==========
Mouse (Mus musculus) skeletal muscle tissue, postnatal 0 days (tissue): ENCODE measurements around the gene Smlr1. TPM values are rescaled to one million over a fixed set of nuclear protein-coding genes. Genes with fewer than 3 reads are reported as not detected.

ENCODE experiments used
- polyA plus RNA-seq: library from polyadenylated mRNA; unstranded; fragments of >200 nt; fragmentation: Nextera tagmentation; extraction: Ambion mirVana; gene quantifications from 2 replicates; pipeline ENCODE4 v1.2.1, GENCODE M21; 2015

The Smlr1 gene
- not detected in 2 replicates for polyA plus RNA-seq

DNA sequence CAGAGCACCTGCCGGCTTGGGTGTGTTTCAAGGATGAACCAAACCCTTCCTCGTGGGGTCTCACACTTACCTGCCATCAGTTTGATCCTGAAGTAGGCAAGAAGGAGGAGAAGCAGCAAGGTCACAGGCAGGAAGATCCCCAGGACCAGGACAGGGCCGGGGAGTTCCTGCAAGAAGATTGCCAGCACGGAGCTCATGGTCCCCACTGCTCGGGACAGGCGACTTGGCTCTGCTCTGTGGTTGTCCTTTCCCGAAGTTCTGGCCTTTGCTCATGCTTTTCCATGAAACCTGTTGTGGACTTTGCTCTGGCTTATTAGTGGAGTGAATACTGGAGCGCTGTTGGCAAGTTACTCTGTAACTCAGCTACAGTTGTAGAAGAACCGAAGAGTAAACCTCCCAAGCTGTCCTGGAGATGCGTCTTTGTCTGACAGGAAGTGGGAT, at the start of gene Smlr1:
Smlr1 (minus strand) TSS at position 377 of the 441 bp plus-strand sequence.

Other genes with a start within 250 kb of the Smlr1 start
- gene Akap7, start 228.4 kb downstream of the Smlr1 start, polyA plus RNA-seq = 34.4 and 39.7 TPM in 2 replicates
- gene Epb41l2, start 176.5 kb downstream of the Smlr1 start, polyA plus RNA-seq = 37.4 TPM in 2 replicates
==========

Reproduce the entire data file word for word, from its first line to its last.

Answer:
Mouse (Mus musculus) skeletal muscle tissue, postnatal 0 days (tissue): ENCODE measurements around the gene Smlr1. TPM values are rescaled to one million over a fixed set of nuclear protein-coding genes. Genes with fewer than 3 reads are reported as not detected.

ENCODE experiments used
- polyA plus RNA-seq: library from polyadenylated mRNA; unstranded; fragments of >200 nt; fragmentation: Nextera tagmentation; extraction: Ambion mirVana; gene quantifications from 2 replicates; pipeline ENCODE4 v1.2.1, GENCODE M21; 2015

The Smlr1 gene
- not detected in 2 replicates for polyA plus RNA-seq

DNA sequence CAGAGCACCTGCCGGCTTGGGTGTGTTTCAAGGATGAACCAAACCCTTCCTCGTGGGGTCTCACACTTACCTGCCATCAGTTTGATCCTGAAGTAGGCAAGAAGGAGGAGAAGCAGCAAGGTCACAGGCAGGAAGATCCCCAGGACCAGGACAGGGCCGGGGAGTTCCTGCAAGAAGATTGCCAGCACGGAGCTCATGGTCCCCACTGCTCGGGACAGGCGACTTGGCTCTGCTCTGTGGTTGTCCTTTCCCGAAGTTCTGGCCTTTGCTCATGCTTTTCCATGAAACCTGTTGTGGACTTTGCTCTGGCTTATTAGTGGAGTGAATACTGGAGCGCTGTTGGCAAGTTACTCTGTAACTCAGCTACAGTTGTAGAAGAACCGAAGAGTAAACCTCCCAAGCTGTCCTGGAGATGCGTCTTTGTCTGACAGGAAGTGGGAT, at the start of gene Smlr1:
Smlr1 (minus strand) TSS at position 377 of the 441 bp plus-strand sequence.

Other genes with a start within 250 kb of the Smlr1 start
- gene Akap7, start 228.4 kb downstream of the Smlr1 start, polyA plus RNA-seq = 34.4 and 39.7 TPM in 2 replicates
- gene Epb41l2, start 176.5 kb downstream of the Smlr1 start, polyA plus RNA-seq = 37.4 TPM in 2 replicates